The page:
Pallas’s Cat Project – Update from Nepal

August 14, 2015 § 1 Comment

High up in the snow covered mountains of the Himalayas, in the Manang region of Nepal close to the Tibetan border, is the first of our four Pallas’s cat support projects.

The first images of Pallas’s cats from Nepal only emerged three years ago and due to this, and other reasons surrounding possible sub-speciation and distribution, Nepal  continues to be an area of particular interest.

Ganga and his team in Nepal

Ganga and his team in Nepal

I first made contact with Ganga Ram Regmi, our Nepalese Pallas’s cat field researcher (below in the glasses), two years ago through the Pallas’s cat working group. At the point of first contact Ganga was working with three trail cameras to carry out a baseline survey of the species in Northern Nepal. Although he had yet to photograph one, he was finding signs, and it was clear that he and Pallas’s cat research would benefit from support. The Royal Zoological Society of Scotland (RZSS) has since sent Ganga another five trail cameras, with more support follow later this year.

Ganga setting up a trail camera

Ganga setting up a trail camera

At the start of 2015, I was sent Ganga’s first field report since he had deployed and then later checked cameras he had out late 2014. After putting cameras out in the most challenging winter conditions of Nepal, Ganga and his team were delighted to not only capture one of the first images of Pallas’s cat in the region, but also to capture what is possibly the first video footage of a Pallas’s cat in Nepal. This video footage, captured by Ganga’s team member Tashi R Ghale was not only amazing in its own right, but was filmed at 4,825 metres and is possibly the highest ever record of Pallas’s cat in the world!

Pallas's cat caught on camera

Nepalese Pallas’s cat caught on camera

Imagery and footage captured during this study is not only improving our understanding of Pallas’s cats in Nepal, but showing how support from zoological collections like RZSS can boost the efforts and effectiveness of field researchers like Ganga. There is no doubt that we have a lot to learn about these amazing animals in Nepal and neighbouring countries, but this work is a major step in the right direction.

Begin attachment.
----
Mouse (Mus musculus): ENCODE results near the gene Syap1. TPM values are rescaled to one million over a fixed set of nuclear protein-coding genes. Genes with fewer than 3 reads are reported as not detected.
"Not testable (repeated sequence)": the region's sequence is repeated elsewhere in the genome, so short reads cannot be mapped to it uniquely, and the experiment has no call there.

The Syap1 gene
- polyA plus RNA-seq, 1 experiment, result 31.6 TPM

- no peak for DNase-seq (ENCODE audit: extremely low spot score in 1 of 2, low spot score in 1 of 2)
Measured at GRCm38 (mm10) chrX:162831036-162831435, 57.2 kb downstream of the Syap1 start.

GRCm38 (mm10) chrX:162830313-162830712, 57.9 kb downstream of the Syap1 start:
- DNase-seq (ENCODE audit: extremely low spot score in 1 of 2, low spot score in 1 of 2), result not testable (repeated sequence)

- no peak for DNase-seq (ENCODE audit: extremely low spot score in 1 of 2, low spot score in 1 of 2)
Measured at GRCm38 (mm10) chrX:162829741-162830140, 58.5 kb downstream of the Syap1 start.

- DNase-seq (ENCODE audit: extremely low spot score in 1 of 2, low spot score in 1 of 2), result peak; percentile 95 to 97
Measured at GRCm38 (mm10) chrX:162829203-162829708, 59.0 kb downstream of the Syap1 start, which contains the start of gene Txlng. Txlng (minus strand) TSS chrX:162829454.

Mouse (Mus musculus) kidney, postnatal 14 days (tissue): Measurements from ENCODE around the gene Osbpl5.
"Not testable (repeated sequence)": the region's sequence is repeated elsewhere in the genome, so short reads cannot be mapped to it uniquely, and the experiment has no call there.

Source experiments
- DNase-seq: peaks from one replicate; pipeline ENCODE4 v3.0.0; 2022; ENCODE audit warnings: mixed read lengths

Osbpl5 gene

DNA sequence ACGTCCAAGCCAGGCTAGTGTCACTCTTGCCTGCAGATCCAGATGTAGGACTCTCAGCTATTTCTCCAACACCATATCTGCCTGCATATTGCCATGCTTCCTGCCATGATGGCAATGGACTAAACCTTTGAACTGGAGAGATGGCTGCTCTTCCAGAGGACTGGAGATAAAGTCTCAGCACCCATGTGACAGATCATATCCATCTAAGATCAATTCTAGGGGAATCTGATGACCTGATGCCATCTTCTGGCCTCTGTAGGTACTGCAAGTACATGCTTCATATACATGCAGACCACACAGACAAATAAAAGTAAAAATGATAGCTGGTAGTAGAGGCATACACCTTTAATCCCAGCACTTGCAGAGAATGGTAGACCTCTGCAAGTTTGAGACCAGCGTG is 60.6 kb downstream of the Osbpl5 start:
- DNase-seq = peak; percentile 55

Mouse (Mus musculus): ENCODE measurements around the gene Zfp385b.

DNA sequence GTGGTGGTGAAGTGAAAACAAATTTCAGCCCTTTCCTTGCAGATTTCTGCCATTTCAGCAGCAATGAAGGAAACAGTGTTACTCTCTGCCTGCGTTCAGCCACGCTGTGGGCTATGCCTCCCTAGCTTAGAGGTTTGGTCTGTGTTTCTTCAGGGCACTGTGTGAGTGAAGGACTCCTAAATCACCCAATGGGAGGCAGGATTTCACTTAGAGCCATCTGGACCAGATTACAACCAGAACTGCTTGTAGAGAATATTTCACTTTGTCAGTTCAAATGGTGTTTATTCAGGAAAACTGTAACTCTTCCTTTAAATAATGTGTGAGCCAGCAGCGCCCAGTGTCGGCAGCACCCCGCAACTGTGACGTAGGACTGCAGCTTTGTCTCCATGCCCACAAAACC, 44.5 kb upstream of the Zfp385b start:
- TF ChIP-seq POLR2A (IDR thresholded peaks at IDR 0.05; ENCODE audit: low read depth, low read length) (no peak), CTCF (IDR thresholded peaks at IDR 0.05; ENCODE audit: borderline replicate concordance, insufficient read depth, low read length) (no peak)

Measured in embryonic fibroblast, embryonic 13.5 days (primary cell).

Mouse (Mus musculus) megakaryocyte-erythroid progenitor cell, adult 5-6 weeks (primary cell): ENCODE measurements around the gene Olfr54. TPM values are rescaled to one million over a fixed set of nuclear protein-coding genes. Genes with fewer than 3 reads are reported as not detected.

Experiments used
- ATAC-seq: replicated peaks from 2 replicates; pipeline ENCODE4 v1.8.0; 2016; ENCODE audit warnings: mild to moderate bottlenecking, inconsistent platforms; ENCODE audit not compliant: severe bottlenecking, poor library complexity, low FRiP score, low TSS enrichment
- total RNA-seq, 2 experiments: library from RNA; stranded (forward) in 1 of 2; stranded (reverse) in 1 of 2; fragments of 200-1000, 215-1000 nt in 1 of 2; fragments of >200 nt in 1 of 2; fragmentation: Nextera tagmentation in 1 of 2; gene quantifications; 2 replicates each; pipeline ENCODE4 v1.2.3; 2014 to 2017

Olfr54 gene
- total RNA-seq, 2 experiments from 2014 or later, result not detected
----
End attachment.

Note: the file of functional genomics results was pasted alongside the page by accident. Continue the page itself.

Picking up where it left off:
Some of the other species caught on camera: snow leopard and (below) Himalayan musk deer

Some of the other species caught on camera: snow leopard and (below) Himalayan musk deer


In a country where very little information on Pallas’s cat is known, Ganga is continuing to asses’ presence using trail cameras, interviews with local Yak herders, recording field signs, foster local people, school pupils and Yak herders in Pallas’s cat awareness and conservation. Ganga and his team’s enthusiasm and dedication to Pallas’s cat research is not only an asset to the long term conservation of the species in Nepal, but an attribute that makes RZSS proud to support his work alongside other European zoological institutions.

Stay tuned to hear about Ganga’s second field report and discover more amazing images and footage from the roof of the world. And join me next month where I will introduce you to Mohammad Farhadinia, our Iranian Pallas’s cat field researcher, to discover the world of Pallas’s cats in their western range.

Until next month!

David Barclay, RZSS Cat Conservation Project Officer


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